Bach Well Tempered Clavier Roberts Nimbus NI560811

Déjà Review: this review was first published in July 2000 and the recording is still available.

Johann Sebastian Bach (1685-1750)
The Well-Tempered Clavier Books I & II
Bernard Roberts (piano)
Nimbus Records NI5608/11 [4 CDs: 257]

This boxed set can be characterised as a ‘sensible’ version of the 48 preludes and fugues. That is not intended to be pejorative or patronising. Bernard Roberts brings a lifetime’s experience and thought to bear upon these 96 essential and diverse keyboard works, which every piano student has to study, if only a selection of them. (I think of them as twice 48 because at my school one or other of the 48 preludes was played often at morning assembly, but my request to hear an occasional fugue was dismissed – the music master thought them unsuitable for youngsters!)

This boxed set has a very readable, long essay by Wilfrid Mellers, who suspects/assumes that there may be theological reasons for Bach’s title, ‘being well-tempered makes us good tempered and possibly pleases God‘! (A very different view is taken in the notes provided with Ralph Kirkpatrick’s account on clavichord). Discussion is never ending about the right way to play them and what is the right instrument. Mellers reviews recordings on harpsichord and piano by ‘maverick geniuses’ like Wanda Landowska, Rosalyn Tureck and Glenn Gould, and contrasts their famous performances with modern pianists like Bernard Roberts ‘of exceptional intelligence and imagination – – with a familiarity with restored or remodelled clavichords, harpsichords, baroque organs and early fortepianos‘ who can embrace the virtues of baroque instruments ‘in subtly rewarding equivocations‘.

The Preludes, which I came to know long before grappling with the fugues, are wide ranging and embrace dance forms, toccatas and ornamented pieces like operatic arias. I have enjoyed the experiment of programming a group of them for CD listening apart from their fugues, which are also discussed and characterised by Mellers in his invariably provocative and enlightening manner. Armed with his commentary and the scores, these CDs offer hours of rewarding listening, best taken, I suggest, about half a CD at a time, to prevent the mind from wandering. In that fashion, they have been my holiday morning listening for a week.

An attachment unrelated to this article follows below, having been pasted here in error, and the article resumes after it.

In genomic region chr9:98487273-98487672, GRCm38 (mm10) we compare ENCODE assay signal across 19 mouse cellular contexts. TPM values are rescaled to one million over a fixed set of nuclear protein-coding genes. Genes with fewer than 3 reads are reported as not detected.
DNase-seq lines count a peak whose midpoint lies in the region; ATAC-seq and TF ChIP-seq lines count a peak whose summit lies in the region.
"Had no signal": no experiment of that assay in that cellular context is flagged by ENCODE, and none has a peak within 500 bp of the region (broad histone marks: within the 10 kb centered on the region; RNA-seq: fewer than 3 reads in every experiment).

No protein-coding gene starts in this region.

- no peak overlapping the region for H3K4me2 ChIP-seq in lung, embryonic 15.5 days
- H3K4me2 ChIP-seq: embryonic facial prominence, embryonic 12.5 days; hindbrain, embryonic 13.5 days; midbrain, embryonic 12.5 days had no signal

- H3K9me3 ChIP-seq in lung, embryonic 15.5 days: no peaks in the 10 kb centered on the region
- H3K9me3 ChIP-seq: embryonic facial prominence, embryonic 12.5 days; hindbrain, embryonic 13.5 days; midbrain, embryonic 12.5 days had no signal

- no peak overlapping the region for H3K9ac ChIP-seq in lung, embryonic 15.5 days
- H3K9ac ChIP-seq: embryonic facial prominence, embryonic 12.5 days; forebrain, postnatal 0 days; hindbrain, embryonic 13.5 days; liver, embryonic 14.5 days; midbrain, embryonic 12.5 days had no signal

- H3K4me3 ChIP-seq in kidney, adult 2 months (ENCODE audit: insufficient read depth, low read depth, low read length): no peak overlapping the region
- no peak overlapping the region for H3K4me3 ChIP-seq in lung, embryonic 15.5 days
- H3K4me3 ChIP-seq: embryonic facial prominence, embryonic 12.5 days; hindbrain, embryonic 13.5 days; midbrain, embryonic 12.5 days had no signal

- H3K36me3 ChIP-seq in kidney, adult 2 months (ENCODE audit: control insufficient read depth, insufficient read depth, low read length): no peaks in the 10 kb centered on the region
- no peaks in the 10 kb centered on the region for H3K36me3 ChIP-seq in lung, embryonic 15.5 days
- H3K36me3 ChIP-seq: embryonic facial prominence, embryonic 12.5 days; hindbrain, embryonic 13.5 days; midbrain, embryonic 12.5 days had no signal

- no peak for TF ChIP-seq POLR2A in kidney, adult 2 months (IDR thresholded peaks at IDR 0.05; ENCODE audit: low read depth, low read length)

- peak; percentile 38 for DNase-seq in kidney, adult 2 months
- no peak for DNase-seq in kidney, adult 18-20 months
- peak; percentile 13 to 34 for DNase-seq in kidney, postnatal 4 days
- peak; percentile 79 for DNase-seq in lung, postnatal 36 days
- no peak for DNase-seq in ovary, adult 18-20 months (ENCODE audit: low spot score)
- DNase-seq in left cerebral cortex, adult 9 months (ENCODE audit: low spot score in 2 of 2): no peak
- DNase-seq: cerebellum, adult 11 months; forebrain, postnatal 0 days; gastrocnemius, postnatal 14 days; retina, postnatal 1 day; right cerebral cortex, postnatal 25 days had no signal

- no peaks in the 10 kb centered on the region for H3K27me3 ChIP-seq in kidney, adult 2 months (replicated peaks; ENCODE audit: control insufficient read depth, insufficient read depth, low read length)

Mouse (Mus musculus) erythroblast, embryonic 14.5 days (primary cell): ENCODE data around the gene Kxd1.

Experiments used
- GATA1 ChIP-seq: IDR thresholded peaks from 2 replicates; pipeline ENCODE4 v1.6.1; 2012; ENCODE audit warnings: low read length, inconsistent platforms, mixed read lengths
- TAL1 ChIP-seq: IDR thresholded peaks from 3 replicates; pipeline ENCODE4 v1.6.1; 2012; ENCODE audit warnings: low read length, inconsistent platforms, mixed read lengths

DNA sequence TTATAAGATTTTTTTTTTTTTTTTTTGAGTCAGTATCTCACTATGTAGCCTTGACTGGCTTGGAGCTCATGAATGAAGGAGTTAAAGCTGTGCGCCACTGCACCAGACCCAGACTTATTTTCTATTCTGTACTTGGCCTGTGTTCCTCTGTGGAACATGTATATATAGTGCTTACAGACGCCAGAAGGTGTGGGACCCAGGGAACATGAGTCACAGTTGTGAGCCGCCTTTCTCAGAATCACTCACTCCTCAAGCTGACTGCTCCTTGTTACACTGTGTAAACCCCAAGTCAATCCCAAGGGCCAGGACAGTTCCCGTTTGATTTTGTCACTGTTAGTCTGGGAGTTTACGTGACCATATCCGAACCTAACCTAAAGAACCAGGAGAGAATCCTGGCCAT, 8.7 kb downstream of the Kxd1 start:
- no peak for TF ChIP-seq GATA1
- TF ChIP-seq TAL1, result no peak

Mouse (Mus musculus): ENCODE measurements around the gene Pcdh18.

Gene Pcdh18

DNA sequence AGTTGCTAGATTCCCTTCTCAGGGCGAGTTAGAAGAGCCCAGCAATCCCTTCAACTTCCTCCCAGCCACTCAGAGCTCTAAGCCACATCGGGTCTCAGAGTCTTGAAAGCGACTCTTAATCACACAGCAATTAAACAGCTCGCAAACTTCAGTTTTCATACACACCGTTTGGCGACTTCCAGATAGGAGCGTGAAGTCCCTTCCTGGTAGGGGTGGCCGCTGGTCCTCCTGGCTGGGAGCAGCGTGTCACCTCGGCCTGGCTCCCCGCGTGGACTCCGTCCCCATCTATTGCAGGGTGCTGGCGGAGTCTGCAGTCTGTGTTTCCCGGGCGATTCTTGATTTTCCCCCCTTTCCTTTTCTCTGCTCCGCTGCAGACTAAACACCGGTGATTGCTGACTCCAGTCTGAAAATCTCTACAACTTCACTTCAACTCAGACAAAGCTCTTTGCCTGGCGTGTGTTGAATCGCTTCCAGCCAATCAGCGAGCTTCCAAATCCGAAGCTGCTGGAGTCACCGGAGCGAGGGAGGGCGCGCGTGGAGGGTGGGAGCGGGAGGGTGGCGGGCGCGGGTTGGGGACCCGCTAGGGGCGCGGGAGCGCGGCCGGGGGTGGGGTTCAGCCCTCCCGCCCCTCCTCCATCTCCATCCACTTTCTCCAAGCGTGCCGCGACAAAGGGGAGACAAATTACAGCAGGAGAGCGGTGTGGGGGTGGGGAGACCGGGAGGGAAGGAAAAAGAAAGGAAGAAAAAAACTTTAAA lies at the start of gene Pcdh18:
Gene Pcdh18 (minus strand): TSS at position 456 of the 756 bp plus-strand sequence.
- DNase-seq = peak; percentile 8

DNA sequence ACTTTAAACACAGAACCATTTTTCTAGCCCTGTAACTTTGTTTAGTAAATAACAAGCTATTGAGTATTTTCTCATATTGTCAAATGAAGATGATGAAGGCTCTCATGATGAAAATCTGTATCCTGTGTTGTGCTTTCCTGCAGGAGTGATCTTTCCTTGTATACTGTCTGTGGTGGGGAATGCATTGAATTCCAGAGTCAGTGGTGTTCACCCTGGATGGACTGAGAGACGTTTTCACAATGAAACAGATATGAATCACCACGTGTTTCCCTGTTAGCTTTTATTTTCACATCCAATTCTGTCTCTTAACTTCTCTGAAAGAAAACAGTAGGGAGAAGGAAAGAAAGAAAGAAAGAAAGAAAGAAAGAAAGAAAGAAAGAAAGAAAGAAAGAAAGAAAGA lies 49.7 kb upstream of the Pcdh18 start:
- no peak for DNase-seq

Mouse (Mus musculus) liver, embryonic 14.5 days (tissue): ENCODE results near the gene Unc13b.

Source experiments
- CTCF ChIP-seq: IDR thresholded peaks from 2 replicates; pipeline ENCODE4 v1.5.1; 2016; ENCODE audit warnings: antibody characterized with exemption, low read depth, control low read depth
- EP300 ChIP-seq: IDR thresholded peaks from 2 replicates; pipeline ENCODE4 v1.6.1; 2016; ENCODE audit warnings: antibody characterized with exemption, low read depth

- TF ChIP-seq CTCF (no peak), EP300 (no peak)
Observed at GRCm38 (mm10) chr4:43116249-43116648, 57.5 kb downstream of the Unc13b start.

The performances are scrupulous in detail, with judicious minimal rubato and careful variety of touch and articulation to ensure lucidity and maintain expressivity above all. The recorded sound, from the Nimbus Concert Hall (July to October 1998) is exemplary. There are of course many choices; the Archiv reissue of Book 1 on clavichord by Ralph Kirkpatrick would go well as a companion for this set. The other recent contender, highly praised (I have not heard it) is by Angela Hewitt for Hyperion, replacing their recently deleted clavichord version of all 48 (96) by Colin Tilney. Swings and roundabouts in the world of CD marketing!

Peter Grahame Woolf

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